Ha! Just glanced at the article you linked to now, and see that it’s from the UK, and the group “Let Toys Be Toys” was formed by a group of British parents.

(Guess I should have read that part first!)


12 April L March 20, 2014 at 8:58 am

Oh but they do break! Our armless baby mouse would be happy to tell you all about it. Still, we love them as well! We inherited a few for free, and I’m watching ebay and etsy for some more to put in my daughter’s Easter basket. Also HATE pinkification.


13 WilliamB March 20, 2014 at 9:10 am

In the comparison of toys in that article, also notice the dolls’ stances. The modern versions have weaker stances: hip cocked, head to the side, etc.

I am not a fan.


14 Kris March 20, 2014 at 12:33 pm

Very perceptive! My sister-in-law did something interesting with her daughter several years ago. They went to a store to buy a doll and my S-I-L asked her daughter to look at the dolls and decide if she thought they had “good attitudes” by looking at their faces. It was a good exercise in discernment for my niece (I think that was when the Bratz dolls were at the top of their selling peak). My daughter prefers her stuffed animals, Calico Critters, and baby dolls so I’ve never had to use that technique but I thought it was brilliant.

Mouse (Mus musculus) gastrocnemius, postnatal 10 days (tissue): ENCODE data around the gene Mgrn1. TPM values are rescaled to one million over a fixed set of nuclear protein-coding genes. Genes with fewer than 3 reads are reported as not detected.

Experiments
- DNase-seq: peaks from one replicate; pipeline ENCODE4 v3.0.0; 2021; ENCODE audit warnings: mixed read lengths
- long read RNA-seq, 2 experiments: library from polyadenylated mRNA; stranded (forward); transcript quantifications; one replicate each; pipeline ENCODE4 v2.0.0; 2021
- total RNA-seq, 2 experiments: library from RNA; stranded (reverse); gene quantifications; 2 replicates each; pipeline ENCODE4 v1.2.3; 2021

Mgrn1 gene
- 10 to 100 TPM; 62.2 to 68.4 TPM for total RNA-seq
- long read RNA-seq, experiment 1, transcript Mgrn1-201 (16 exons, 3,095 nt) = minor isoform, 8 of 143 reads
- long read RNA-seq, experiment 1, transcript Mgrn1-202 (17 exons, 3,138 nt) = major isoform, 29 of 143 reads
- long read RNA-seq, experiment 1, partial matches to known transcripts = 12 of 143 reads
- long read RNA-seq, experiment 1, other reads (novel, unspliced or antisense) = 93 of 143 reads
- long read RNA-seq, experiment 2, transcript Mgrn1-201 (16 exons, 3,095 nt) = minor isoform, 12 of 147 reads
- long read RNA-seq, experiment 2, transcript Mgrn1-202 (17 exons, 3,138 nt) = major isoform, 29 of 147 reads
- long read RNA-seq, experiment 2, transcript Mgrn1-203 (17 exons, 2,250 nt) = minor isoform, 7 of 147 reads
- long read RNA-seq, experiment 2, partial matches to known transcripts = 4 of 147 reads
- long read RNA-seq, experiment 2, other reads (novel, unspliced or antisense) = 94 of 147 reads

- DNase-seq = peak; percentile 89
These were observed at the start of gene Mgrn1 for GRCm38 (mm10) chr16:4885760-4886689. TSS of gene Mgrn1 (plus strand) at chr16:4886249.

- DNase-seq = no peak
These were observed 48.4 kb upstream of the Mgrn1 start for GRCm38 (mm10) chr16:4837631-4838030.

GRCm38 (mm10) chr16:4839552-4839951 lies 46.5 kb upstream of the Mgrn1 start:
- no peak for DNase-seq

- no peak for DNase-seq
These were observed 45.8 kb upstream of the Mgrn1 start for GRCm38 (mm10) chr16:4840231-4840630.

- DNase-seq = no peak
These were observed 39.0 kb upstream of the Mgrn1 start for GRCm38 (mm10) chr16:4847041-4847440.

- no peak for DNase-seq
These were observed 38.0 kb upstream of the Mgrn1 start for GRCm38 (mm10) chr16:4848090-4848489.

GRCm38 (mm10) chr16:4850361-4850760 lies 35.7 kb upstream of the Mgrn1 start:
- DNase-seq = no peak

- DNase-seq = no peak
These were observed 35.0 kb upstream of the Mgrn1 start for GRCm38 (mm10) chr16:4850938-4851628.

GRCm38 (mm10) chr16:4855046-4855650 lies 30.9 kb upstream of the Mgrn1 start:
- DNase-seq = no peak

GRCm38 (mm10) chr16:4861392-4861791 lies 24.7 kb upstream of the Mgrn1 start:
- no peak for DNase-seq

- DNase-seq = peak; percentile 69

15 FeatheredFiend March 21, 2014 at 3:33 am

About the Barbie faces, I never liked the ones with the cheese smile. I didn’t get one until they started making ones with naturaler smiles. The Teresa Barbie usually looked the kindest, I got the Fairy Queen Teresa on my 11th birthday and she was always my favorite. I think her expression looks more normal because her eyebrows aren’t so slanted.


16 Tina Ray March 20, 2014 at 9:24 am

We have guardianship of our four year old granddaughter (which of course lives with us). She has various Barbies and a Toy Story Woody “doll”. I find them in random places around my house. Planters, behind couch pillows, dog bed, pretty much anywhere. I love finding these random sightings. They make me giggle. Woody got lost in the toy box. She was wondering where he went. I happened to mention the toy box. Well she found Woody and he is back at it and all her toys have been removed from said toy box. :)


17 Karla March 20, 2014 at 9:47 am

I’m so agree with you.


18 Kate F. March 20, 2014 at 9:53 am

Calico Critters! What a flashback…I loved those as a kid.


19 Kris March 20, 2014 at 12:28 pm

Maybe your house is my house? Cuz it looks like that around here too! And I love it. We have other toys besides Calico Critters lurking in strange places around my home. I have recently decided that the price I pay for having 2 very creative kids is that, while things are relatively tidy, no one can accuse me of having a spotless and completely organized home!